Archive for October, 2003

High-tech, portable emergency room

October 29th, 2003 by dstmartin
 

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Hurting yourself is never fun. We’ll learn how emergency medical care a long way from the emergency room can get better, today on Engineering Works.

Close your eyes and picture this. A desert landscape as seen from a trail high in the Chisos Mountains in West Texas’ Big Bend National Park. Nothing but miles and miles of rocks and sun. Beautiful. Then a pebble rolls under your boot and you’re tumbling down a near-vertical slope. When the dust settles, you’re at the bottom and you’re hurt – bad.

If that happened to you today, it could be a grim picture. The nearest clinic is more than 90 miles away, and it’s more than three-hundred miles to the closest level three trauma hospital with a top emergency room.

Engineers and computer scientists are using high-tech electronics to paint a brighter picture for sick or injured people in remote areas like wide-open West Texas. They’re combining high-speed wireless data transmission with real-time video and audio links into a portable package that will ride in an ambulance.

Emergency medical technicians will be able to confer directly with trauma specialists in the far-away emergency room. They won’t have to wait ’til they get to the hospital to begin treating severe injuries or illness. Eventually, the system will tie medics on far-flung oil platforms or orbiting space stations to expert advice from the emergency room.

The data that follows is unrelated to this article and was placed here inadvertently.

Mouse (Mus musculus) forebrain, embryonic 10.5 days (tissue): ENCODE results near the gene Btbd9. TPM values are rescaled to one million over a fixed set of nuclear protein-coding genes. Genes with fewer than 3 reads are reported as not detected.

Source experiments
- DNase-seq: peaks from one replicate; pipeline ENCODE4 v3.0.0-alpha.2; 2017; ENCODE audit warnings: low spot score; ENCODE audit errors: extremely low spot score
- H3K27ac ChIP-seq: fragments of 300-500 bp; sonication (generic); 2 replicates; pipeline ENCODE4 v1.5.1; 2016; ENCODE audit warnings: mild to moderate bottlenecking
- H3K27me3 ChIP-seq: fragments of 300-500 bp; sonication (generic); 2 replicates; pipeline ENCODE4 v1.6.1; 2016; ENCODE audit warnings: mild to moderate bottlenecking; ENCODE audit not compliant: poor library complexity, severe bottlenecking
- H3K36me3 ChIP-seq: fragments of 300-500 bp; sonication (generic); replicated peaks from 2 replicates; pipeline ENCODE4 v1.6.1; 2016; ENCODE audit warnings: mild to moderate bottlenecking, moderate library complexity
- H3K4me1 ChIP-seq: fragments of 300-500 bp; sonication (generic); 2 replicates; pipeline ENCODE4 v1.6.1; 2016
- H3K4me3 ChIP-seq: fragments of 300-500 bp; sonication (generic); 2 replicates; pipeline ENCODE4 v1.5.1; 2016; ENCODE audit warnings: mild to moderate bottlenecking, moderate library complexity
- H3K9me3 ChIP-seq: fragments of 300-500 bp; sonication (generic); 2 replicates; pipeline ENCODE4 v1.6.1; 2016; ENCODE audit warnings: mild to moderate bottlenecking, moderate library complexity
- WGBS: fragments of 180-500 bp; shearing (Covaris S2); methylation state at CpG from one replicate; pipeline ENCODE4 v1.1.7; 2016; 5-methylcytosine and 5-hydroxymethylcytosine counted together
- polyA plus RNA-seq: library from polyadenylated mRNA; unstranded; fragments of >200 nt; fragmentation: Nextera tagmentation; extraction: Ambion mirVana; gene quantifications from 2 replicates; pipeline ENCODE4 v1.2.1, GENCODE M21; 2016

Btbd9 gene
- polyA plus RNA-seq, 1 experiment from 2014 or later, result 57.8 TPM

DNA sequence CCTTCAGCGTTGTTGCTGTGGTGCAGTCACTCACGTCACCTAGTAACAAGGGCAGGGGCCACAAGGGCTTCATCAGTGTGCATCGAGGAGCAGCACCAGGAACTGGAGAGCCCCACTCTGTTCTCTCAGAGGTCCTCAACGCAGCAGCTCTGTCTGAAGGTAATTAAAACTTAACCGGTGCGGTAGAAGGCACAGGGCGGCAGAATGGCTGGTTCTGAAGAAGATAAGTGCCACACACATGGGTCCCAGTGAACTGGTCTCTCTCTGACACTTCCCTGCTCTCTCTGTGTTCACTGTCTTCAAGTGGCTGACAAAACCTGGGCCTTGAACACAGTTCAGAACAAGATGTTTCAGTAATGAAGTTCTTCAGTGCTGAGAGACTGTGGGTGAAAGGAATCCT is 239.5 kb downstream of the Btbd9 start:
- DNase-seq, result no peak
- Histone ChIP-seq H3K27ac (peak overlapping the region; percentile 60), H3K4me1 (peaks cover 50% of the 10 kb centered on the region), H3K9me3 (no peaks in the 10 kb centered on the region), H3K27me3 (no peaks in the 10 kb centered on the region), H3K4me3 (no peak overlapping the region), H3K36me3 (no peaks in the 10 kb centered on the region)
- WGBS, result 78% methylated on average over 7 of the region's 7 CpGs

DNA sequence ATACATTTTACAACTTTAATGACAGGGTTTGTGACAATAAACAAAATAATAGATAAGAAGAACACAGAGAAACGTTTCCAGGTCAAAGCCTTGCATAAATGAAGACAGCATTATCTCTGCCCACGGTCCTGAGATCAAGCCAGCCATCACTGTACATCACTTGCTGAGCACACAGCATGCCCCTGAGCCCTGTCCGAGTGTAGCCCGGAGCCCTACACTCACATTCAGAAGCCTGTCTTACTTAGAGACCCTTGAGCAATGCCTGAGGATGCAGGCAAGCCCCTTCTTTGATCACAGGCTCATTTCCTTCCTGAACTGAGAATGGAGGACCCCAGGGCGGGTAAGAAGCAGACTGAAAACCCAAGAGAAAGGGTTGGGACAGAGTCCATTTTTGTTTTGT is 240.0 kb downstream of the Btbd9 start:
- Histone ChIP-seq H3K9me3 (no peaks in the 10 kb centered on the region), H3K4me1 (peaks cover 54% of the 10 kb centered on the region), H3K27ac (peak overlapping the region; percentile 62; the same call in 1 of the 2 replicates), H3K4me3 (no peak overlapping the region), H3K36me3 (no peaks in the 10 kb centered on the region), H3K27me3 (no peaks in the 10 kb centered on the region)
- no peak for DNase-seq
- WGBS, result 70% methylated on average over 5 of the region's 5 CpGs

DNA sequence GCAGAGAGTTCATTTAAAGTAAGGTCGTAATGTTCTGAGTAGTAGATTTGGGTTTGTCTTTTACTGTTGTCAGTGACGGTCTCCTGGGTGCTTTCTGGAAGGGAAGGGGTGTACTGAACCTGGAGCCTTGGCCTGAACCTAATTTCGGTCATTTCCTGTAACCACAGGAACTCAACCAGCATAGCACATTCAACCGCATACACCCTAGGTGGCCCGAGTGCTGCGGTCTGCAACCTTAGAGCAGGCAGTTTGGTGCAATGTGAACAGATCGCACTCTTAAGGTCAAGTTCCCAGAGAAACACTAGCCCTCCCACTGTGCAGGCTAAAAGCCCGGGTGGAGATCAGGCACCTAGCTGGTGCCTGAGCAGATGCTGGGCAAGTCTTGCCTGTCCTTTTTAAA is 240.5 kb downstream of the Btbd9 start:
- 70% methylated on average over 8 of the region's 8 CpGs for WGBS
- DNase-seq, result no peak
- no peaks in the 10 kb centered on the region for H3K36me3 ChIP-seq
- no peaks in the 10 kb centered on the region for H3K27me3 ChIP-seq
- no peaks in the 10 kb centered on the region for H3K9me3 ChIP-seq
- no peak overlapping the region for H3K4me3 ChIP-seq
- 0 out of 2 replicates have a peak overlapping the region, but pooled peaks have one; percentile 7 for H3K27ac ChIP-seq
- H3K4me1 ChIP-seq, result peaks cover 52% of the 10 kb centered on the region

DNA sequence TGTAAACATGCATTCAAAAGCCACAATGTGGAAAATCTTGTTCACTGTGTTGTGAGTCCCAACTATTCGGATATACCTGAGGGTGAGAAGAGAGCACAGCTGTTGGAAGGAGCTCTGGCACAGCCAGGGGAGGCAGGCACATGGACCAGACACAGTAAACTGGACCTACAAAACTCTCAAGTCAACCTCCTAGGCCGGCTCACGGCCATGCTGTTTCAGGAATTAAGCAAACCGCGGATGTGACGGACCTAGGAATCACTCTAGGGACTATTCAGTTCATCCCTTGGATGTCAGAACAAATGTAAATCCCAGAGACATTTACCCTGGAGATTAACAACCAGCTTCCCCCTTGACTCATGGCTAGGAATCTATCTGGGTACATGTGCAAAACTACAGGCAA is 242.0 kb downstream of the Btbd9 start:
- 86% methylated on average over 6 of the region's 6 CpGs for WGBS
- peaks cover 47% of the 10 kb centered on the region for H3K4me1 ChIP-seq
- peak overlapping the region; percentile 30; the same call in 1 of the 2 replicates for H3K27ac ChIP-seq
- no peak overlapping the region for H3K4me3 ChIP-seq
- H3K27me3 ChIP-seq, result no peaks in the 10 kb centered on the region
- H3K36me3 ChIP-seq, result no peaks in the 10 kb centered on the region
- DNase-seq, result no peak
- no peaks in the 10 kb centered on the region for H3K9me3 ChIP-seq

It will be a while before this system is up and running, but emergency medics are already field-testing the idea in several Texas counties.

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Nanomachines

October 22nd, 2003 by dstmartin
 

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Everybody’s talking about paying attention to the big picture. Today on Engineering Works, we’re going to sketch out some of the tiniest pictures you can imagine.

The big picture is okay, but for some engineers, the tiniest picture you can imagine is what’s important.

The tiny picture these engineers are peering into is full of atoms and molecules. They’re using those atoms and molecules to build things: tiny machines that can do things for us. It’s called nano-technology.

Nanotechnology is going to be important to you. What if your windows cleaned themselves? How about a computer screen thin as a sheet of paper? Tear a tendon? A smart splint tells the cells to heal. Nano-technology can make it happen.

Far-fetched? Not really. Except for the computer screen, all these things are here now. And that’s coming soon. Engineers working in nanotechnology use atoms and molecules to build real-world machines. We’re talking really small engineering here – these parts are about 100-80-thousandths of a human hair across.